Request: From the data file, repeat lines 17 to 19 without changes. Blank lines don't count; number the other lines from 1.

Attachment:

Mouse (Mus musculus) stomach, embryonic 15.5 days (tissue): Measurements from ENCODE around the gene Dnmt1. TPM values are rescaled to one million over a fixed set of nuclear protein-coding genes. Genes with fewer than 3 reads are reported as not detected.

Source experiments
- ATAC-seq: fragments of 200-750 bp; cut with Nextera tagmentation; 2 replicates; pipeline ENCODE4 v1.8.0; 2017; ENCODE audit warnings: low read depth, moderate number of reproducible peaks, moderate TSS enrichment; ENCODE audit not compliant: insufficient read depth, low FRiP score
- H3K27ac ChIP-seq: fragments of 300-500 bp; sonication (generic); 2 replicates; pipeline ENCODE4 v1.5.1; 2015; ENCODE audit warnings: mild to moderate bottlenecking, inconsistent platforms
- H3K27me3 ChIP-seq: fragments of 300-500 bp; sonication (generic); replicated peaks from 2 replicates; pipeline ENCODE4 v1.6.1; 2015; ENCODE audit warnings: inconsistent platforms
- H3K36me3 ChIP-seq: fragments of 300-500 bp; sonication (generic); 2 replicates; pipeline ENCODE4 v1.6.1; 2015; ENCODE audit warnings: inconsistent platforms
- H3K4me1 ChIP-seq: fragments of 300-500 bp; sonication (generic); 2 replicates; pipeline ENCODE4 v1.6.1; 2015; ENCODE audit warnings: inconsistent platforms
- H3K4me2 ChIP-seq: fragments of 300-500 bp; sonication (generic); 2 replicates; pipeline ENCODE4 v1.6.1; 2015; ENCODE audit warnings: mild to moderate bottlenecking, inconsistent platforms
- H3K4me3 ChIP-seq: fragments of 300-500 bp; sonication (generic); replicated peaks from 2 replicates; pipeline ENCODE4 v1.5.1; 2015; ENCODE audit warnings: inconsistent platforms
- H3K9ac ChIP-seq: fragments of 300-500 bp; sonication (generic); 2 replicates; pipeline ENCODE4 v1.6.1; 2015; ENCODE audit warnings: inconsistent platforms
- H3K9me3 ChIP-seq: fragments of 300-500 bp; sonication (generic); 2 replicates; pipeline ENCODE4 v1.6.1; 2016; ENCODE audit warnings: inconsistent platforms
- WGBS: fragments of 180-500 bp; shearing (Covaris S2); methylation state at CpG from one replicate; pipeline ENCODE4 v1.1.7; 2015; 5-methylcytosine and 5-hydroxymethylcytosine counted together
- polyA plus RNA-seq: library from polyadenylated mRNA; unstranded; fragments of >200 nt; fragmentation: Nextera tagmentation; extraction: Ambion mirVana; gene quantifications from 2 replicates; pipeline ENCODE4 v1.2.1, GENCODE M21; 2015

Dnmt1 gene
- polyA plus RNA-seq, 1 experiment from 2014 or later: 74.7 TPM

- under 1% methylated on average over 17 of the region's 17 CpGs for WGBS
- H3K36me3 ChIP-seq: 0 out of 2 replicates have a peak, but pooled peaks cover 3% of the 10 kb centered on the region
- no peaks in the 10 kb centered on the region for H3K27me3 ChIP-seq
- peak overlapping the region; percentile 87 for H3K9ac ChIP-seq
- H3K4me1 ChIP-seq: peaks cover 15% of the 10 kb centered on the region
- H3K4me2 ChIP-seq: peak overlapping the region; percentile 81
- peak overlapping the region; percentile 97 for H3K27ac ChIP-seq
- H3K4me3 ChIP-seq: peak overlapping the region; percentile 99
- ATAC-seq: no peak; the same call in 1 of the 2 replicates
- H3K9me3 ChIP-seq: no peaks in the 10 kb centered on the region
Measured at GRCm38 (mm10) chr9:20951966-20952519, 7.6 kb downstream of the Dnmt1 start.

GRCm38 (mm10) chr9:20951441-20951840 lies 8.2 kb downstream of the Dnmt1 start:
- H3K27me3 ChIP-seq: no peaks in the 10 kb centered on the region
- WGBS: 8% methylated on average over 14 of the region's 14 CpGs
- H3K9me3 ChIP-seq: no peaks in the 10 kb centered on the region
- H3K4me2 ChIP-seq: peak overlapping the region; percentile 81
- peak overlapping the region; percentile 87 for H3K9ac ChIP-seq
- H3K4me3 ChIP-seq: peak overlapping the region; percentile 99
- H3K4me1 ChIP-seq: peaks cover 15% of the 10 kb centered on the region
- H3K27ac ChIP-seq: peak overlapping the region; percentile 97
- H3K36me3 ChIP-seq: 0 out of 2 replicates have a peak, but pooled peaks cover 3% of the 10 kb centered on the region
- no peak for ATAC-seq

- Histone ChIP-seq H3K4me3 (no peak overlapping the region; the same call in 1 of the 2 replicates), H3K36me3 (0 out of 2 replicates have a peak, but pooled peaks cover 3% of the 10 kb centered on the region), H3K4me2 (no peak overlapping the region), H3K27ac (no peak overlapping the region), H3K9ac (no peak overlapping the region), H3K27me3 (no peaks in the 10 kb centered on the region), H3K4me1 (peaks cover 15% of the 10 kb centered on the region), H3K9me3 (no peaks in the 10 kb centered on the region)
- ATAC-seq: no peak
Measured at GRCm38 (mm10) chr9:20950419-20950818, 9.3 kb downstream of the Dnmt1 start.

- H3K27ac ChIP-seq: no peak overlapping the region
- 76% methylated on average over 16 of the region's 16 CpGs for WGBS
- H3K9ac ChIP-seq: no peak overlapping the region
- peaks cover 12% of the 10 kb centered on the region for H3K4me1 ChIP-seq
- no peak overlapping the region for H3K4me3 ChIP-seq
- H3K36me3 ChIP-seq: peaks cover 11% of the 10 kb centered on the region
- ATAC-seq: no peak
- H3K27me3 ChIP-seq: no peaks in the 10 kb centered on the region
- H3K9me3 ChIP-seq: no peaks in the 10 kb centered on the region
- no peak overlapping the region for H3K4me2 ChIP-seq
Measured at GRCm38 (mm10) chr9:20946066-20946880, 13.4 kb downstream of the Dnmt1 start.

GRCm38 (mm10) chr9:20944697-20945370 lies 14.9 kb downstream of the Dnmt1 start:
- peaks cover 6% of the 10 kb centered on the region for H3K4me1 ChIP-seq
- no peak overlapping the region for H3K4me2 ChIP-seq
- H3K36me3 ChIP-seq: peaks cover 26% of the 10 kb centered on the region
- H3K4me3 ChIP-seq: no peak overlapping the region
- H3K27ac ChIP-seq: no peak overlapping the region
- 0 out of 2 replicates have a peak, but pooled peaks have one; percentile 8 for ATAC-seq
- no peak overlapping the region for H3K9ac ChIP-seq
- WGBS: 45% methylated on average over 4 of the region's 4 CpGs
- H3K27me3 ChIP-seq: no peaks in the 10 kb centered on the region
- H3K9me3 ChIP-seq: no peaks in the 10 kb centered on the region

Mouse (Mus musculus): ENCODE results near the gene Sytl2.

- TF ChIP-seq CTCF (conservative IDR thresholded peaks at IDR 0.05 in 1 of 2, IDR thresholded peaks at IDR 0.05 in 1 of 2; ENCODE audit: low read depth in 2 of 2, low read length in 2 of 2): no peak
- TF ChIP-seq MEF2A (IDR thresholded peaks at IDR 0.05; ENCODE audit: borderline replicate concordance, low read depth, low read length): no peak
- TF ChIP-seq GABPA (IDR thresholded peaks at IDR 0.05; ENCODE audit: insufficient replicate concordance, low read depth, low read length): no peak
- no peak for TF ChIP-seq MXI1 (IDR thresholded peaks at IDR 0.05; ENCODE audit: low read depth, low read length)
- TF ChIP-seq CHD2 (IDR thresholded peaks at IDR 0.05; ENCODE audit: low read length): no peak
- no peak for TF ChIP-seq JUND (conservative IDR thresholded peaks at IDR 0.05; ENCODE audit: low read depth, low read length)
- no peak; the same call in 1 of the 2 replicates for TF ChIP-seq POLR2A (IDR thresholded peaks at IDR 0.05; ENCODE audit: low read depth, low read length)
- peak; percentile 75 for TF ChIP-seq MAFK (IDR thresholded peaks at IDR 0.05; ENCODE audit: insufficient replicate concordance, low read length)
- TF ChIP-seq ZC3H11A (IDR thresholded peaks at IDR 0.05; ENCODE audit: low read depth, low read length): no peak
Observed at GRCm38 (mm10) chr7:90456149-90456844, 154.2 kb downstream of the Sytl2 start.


- H3K36me3 ChIP-seq: 0 out of 2 replicates have a peak, but pooled peaks cover 3% of the 10 kb centered on the region
- no peaks in the 10 kb centered on the region for H3K27me3 ChIP-seq
- peak overlapping the region; percentile 87 for H3K9ac ChIP-seq